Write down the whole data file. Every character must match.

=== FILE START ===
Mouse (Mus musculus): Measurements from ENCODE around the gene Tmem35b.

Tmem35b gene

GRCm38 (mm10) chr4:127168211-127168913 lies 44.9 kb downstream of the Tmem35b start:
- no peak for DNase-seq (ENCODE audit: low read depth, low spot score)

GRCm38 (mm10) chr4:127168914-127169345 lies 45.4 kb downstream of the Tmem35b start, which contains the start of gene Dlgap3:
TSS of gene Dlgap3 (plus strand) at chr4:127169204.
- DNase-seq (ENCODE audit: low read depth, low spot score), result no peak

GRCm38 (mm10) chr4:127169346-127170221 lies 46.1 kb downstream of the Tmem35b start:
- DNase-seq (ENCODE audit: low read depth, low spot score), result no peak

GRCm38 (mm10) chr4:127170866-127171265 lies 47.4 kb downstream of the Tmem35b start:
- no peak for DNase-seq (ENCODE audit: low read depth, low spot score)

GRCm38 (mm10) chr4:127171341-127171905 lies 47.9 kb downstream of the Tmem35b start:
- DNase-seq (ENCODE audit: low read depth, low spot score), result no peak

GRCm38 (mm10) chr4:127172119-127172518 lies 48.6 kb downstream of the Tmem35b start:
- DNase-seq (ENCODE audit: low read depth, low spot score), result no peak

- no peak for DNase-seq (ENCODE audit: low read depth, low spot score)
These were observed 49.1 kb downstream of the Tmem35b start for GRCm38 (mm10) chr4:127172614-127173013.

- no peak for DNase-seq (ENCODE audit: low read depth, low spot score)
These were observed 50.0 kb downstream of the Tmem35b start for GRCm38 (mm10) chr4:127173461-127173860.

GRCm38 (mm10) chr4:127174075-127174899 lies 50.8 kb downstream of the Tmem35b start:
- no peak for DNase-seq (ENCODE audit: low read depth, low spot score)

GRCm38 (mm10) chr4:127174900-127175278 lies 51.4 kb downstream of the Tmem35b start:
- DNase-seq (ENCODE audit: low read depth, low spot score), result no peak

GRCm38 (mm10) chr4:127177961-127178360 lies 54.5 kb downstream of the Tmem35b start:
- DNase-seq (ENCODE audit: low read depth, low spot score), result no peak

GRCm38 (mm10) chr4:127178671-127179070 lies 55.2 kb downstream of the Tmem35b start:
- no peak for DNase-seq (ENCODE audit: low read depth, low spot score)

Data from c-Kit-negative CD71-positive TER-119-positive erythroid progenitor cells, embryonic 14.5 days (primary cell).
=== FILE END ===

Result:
Mouse (Mus musculus): Measurements from ENCODE around the gene Tmem35b.

Tmem35b gene

GRCm38 (mm10) chr4:127168211-127168913 lies 44.9 kb downstream of the Tmem35b start:
- no peak for DNase-seq (ENCODE audit: low read depth, low spot score)

GRCm38 (mm10) chr4:127168914-127169345 lies 45.4 kb downstream of the Tmem35b start, which contains the start of gene Dlgap3:
TSS of gene Dlgap3 (plus strand) at chr4:127169204.
- DNase-seq (ENCODE audit: low read depth, low spot score), result no peak

GRCm38 (mm10) chr4:127169346-127170221 lies 46.1 kb downstream of the Tmem35b start:
- DNase-seq (ENCODE audit: low read depth, low spot score), result no peak

GRCm38 (mm10) chr4:127170866-127171265 lies 47.4 kb downstream of the Tmem35b start:
- no peak for DNase-seq (ENCODE audit: low read depth, low spot score)

GRCm38 (mm10) chr4:127171341-127171905 lies 47.9 kb downstream of the Tmem35b start:
- DNase-seq (ENCODE audit: low read depth, low spot score), result no peak

GRCm38 (mm10) chr4:127172119-127172518 lies 48.6 kb downstream of the Tmem35b start:
- DNase-seq (ENCODE audit: low read depth, low spot score), result no peak

- no peak for DNase-seq (ENCODE audit: low read depth, low spot score)
These were observed 49.1 kb downstream of the Tmem35b start for GRCm38 (mm10) chr4:127172614-127173013.

- no peak for DNase-seq (ENCODE audit: low read depth, low spot score)
These were observed 50.0 kb downstream of the Tmem35b start for GRCm38 (mm10) chr4:127173461-127173860.

GRCm38 (mm10) chr4:127174075-127174899 lies 50.8 kb downstream of the Tmem35b start:
- no peak for DNase-seq (ENCODE audit: low read depth, low spot score)

GRCm38 (mm10) chr4:127174900-127175278 lies 51.4 kb downstream of the Tmem35b start:
- DNase-seq (ENCODE audit: low read depth, low spot score), result no peak

GRCm38 (mm10) chr4:127177961-127178360 lies 54.5 kb downstream of the Tmem35b start:
- DNase-seq (ENCODE audit: low read depth, low spot score), result no peak

GRCm38 (mm10) chr4:127178671-127179070 lies 55.2 kb downstream of the Tmem35b start:
- no peak for DNase-seq (ENCODE audit: low read depth, low spot score)

Data from c-Kit-negative CD71-positive TER-119-positive erythroid progenitor cells, embryonic 14.5 days (primary cell).